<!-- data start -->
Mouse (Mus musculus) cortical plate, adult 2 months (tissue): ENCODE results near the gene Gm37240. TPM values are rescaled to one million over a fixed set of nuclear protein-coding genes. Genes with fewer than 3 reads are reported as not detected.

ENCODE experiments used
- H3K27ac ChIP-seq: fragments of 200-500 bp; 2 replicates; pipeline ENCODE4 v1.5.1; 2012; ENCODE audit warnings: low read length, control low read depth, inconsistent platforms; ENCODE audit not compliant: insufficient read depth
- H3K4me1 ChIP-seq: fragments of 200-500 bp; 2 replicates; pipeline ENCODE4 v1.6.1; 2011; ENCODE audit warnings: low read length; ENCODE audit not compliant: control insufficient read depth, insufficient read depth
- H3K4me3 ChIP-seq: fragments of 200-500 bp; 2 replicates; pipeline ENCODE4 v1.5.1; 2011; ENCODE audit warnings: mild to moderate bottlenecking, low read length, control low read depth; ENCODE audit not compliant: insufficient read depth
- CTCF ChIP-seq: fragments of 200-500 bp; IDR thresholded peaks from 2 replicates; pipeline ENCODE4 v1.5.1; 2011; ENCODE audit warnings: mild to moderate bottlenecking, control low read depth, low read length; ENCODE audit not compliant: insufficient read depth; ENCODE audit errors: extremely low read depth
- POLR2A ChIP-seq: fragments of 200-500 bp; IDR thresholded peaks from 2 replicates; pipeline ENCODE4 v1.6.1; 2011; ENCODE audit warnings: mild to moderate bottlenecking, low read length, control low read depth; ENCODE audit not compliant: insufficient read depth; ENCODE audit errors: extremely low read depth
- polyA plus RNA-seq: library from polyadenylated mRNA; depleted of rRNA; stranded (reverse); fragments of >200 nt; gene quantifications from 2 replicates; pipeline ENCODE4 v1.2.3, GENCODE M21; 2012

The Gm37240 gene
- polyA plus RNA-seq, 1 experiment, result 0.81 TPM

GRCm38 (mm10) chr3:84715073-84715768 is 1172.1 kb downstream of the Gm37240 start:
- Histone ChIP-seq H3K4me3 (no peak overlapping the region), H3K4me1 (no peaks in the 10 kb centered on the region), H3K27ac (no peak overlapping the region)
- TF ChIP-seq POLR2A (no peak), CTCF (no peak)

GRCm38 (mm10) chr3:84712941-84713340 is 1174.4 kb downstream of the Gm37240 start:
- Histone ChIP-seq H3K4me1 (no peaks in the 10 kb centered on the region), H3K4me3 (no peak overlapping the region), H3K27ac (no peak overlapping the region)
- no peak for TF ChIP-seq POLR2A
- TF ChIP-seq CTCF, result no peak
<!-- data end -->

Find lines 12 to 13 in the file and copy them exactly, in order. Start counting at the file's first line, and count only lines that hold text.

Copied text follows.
- Histone ChIP-seq H3K4me3 (no peak overlapping the region), H3K4me1 (no peaks in the 10 kb centered on the region), H3K27ac (no peak overlapping the region)
- TF ChIP-seq POLR2A (no peak), CTCF (no peak)